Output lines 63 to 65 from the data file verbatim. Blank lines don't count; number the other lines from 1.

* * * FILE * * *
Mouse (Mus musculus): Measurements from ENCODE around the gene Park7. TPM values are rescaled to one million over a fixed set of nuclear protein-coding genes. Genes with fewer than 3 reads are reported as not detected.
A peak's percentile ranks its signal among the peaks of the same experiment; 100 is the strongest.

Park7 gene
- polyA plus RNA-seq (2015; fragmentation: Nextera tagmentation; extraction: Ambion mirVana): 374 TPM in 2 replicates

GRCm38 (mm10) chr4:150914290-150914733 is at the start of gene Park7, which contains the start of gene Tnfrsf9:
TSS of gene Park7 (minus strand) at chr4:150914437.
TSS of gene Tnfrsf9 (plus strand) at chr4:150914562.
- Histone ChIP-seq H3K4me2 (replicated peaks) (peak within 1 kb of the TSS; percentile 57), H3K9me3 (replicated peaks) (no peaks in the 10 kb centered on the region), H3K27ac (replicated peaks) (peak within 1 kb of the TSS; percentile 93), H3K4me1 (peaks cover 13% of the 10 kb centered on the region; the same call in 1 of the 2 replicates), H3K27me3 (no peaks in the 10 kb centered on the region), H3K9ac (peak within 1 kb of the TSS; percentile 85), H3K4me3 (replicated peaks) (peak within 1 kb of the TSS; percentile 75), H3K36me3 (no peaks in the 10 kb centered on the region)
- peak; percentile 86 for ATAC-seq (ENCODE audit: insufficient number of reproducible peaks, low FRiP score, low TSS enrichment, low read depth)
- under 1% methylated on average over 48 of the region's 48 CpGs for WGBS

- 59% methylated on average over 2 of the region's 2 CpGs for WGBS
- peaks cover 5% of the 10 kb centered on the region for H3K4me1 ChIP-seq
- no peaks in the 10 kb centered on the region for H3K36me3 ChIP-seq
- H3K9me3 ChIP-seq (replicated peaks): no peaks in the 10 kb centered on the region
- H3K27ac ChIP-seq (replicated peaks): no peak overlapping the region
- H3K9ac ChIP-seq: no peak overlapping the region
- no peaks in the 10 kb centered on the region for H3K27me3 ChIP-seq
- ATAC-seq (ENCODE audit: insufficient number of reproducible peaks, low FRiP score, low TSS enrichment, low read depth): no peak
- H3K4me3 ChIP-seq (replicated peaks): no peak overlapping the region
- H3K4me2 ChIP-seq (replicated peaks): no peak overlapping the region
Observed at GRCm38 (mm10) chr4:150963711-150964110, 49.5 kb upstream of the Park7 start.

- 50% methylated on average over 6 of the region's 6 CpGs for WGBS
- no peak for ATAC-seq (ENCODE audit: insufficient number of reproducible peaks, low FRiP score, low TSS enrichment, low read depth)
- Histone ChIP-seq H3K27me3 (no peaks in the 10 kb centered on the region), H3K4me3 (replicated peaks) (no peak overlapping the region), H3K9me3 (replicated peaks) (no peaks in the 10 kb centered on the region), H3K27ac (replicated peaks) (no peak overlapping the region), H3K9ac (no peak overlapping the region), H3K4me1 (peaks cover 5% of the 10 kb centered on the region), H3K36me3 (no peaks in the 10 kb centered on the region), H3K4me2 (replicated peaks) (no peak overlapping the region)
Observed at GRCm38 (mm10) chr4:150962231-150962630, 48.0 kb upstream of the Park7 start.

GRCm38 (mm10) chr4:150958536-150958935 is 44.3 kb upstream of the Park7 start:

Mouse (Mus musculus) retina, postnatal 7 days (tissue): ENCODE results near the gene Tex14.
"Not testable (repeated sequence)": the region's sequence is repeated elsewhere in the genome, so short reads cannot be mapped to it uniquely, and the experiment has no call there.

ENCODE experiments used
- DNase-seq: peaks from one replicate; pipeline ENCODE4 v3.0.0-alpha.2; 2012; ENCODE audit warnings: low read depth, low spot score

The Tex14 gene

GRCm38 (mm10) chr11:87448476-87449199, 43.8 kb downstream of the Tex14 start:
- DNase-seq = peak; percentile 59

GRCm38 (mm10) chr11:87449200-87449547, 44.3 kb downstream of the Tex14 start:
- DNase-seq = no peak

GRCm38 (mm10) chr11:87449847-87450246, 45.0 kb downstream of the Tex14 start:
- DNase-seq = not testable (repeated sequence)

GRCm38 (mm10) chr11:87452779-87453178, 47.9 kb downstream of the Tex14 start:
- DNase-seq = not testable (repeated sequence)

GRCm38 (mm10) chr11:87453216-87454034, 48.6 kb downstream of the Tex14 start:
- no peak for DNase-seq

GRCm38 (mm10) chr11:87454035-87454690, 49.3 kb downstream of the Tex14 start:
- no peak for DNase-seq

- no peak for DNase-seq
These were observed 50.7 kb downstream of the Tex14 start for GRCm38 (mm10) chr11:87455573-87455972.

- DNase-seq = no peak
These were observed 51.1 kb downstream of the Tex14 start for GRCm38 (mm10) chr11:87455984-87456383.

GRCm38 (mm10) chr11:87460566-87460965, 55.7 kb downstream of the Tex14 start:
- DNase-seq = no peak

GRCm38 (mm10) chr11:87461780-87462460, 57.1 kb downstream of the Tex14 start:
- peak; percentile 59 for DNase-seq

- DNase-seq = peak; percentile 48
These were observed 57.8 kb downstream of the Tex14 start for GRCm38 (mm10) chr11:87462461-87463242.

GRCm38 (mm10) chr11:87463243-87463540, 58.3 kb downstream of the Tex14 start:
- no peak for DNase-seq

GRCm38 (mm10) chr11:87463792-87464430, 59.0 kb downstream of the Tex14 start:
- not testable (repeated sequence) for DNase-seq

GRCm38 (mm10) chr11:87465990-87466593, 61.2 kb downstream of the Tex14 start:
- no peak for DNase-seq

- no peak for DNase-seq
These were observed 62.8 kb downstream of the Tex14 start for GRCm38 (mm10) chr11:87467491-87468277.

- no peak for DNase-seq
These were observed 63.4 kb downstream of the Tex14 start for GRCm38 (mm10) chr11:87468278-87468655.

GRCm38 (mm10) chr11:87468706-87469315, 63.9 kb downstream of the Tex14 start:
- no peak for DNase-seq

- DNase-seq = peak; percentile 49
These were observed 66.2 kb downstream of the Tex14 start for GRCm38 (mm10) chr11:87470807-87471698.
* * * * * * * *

These were observed 63.4 kb downstream of the Tex14 start for GRCm38 (mm10) chr11:87468278-87468655.

GRCm38 (mm10) chr11:87468706-87469315, 63.9 kb downstream of the Tex14 start:
- no peak for DNase-seq